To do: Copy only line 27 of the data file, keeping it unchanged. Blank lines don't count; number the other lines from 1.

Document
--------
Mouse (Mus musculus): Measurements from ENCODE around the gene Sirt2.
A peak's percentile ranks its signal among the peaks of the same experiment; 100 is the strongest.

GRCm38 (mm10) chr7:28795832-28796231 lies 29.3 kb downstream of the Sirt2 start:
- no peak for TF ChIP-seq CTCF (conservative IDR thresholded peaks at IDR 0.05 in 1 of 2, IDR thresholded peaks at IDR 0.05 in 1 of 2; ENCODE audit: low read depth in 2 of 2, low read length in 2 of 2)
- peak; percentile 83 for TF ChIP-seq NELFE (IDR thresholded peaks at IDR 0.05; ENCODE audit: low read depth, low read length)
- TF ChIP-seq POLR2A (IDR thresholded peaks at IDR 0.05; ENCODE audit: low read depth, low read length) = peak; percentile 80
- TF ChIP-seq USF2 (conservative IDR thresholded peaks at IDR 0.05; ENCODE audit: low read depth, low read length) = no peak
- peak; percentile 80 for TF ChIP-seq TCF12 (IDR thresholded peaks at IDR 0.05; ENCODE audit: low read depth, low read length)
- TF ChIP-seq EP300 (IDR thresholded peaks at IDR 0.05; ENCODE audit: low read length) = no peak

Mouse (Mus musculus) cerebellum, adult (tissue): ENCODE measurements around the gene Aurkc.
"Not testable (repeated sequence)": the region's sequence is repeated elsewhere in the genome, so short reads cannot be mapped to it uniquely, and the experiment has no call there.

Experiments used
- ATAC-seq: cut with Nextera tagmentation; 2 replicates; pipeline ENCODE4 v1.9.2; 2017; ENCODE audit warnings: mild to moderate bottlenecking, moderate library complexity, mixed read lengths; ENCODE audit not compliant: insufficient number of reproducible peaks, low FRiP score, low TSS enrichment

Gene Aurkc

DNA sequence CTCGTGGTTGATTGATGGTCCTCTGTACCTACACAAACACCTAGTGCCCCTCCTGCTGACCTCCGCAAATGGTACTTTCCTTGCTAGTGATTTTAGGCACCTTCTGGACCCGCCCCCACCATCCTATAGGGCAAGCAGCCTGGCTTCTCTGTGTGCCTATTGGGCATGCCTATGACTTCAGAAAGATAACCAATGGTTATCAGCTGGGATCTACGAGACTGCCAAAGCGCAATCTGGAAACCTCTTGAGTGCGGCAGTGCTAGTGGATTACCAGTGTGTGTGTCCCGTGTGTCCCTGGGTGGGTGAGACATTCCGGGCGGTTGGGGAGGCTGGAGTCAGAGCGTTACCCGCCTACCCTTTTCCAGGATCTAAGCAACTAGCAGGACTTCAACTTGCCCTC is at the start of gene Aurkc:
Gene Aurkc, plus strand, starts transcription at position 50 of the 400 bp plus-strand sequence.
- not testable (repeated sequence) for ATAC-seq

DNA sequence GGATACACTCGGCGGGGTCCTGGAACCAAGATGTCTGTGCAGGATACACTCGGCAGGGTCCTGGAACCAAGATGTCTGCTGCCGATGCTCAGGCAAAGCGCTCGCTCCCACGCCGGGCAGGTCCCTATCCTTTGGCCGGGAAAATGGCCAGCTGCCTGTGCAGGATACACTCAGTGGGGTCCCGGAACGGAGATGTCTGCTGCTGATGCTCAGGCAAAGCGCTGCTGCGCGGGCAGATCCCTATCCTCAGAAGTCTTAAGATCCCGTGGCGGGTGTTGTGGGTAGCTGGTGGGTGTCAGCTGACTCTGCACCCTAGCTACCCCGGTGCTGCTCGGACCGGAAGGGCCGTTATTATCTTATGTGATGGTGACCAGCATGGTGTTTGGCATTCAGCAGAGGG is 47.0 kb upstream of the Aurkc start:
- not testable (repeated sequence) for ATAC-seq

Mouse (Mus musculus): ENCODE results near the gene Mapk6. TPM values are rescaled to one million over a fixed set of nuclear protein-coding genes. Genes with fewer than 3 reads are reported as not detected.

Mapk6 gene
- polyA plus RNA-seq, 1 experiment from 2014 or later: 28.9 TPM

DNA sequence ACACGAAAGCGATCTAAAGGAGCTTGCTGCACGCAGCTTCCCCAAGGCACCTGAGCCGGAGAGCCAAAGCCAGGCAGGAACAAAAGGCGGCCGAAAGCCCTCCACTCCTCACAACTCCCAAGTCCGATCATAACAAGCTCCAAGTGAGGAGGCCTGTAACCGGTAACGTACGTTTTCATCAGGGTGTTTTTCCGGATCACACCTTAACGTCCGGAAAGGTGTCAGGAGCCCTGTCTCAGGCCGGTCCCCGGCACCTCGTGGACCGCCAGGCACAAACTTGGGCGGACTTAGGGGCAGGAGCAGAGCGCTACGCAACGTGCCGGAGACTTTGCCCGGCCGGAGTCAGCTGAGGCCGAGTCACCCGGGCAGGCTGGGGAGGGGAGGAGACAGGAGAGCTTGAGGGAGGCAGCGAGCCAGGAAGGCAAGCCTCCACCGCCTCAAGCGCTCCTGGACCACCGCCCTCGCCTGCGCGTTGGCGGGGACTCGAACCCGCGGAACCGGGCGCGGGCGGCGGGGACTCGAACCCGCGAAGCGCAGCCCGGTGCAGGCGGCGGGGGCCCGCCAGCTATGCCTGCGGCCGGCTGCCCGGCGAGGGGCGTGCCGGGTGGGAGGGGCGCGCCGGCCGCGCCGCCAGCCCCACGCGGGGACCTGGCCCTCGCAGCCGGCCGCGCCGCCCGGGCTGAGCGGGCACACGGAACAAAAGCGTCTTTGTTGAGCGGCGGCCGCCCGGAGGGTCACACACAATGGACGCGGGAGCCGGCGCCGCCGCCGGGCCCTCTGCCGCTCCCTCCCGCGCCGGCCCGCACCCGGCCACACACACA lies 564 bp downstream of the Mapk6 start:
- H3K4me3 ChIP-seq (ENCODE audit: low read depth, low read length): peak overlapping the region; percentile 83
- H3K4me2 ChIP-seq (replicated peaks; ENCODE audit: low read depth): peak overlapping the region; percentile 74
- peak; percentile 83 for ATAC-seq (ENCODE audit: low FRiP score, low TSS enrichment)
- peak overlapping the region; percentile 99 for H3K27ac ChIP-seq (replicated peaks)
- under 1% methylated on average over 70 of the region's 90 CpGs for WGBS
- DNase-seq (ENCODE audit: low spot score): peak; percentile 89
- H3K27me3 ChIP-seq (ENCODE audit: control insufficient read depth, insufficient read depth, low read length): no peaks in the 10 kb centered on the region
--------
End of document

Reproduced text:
- peak overlapping the region; percentile 99 for H3K27ac ChIP-seq (replicated peaks)